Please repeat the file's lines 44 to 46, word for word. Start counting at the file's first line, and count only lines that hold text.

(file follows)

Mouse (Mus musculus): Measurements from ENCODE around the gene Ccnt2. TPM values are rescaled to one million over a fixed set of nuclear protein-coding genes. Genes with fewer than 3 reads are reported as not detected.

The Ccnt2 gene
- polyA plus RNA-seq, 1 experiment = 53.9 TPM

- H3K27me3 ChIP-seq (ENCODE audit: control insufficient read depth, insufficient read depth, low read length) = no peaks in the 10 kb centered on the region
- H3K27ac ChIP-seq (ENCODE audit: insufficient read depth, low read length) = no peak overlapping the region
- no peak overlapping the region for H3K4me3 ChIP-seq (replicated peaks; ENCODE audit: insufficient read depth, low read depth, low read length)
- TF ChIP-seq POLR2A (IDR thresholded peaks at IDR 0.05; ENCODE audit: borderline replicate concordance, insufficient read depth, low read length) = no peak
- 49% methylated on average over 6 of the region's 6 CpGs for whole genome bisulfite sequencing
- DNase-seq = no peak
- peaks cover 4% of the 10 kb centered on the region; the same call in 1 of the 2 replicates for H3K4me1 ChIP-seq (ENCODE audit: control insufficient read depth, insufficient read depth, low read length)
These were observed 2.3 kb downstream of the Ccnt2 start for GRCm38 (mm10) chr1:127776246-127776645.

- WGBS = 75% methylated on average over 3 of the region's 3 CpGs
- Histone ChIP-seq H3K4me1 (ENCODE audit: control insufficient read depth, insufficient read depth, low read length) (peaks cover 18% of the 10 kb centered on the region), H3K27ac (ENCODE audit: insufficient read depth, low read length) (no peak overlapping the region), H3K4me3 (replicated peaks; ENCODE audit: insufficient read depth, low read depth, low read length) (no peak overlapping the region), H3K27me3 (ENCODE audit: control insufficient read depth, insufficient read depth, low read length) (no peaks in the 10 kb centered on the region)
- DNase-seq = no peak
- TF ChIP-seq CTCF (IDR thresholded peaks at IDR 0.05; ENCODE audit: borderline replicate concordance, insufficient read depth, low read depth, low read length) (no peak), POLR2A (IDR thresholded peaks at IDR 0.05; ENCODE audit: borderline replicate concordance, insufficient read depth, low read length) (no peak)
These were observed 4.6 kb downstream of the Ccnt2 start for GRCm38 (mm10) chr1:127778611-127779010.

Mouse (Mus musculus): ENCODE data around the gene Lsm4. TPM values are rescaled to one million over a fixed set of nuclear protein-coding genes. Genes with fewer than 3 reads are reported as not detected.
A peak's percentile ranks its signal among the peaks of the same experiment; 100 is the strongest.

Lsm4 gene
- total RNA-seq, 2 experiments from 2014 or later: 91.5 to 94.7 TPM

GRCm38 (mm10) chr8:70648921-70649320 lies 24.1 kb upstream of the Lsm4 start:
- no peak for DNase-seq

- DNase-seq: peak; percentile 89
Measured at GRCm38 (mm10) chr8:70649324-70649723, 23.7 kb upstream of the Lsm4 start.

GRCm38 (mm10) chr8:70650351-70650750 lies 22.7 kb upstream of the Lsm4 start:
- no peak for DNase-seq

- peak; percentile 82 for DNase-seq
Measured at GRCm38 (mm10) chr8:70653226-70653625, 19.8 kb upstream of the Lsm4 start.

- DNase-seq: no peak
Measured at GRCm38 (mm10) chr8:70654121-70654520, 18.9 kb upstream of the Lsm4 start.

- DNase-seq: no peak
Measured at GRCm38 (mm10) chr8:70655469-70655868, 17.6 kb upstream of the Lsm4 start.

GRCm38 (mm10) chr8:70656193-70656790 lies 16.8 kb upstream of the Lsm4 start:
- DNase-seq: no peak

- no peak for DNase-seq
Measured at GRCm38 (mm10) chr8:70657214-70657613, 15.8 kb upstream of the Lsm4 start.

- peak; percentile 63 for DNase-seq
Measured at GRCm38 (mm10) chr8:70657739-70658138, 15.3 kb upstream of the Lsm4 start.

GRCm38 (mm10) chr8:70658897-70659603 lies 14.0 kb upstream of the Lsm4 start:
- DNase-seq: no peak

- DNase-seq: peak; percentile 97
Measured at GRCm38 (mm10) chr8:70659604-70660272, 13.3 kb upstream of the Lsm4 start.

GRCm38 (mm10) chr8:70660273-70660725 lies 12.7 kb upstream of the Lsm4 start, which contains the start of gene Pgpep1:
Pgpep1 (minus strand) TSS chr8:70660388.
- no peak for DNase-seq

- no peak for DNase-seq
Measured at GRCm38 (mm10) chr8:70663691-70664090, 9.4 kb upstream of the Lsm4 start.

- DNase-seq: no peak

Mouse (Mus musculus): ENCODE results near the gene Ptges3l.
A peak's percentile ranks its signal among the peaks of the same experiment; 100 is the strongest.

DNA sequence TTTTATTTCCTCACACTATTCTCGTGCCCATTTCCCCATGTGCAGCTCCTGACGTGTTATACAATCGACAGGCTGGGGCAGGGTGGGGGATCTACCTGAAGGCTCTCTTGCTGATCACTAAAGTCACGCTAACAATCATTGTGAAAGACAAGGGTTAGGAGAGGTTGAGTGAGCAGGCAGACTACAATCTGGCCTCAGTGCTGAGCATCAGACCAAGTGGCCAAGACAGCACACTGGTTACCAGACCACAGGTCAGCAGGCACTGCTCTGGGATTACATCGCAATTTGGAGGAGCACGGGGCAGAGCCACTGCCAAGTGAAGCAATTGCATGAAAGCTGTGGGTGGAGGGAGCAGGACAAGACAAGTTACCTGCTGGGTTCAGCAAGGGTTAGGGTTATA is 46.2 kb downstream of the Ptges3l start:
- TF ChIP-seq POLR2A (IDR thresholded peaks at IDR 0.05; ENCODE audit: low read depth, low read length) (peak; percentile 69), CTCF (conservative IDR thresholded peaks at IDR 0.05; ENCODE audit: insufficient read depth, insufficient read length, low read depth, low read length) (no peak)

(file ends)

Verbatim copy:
Pgpep1 (minus strand) TSS chr8:70660388.
- no peak for DNase-seq

- no peak for DNase-seq